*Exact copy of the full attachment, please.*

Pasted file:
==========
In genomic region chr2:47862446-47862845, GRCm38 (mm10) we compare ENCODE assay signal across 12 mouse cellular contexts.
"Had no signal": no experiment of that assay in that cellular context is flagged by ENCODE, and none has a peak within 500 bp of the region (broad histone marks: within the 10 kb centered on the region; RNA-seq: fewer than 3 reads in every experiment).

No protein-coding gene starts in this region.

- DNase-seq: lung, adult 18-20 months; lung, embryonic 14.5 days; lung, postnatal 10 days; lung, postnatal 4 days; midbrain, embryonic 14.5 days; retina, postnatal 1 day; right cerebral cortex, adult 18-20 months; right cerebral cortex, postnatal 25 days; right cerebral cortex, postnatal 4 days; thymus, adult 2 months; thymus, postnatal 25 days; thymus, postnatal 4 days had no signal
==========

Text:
In genomic region chr2:47862446-47862845, GRCm38 (mm10) we compare ENCODE assay signal across 12 mouse cellular contexts.
"Had no signal": no experiment of that assay in that cellular context is flagged by ENCODE, and none has a peak within 500 bp of the region (broad histone marks: within the 10 kb centered on the region; RNA-seq: fewer than 3 reads in every experiment).

No protein-coding gene starts in this region.

- DNase-seq: lung, adult 18-20 months; lung, embryonic 14.5 days; lung, postnatal 10 days; lung, postnatal 4 days; midbrain, embryonic 14.5 days; retina, postnatal 1 day; right cerebral cortex, adult 18-20 months; right cerebral cortex, postnatal 25 days; right cerebral cortex, postnatal 4 days; thymus, adult 2 months; thymus, postnatal 25 days; thymus, postnatal 4 days had no signal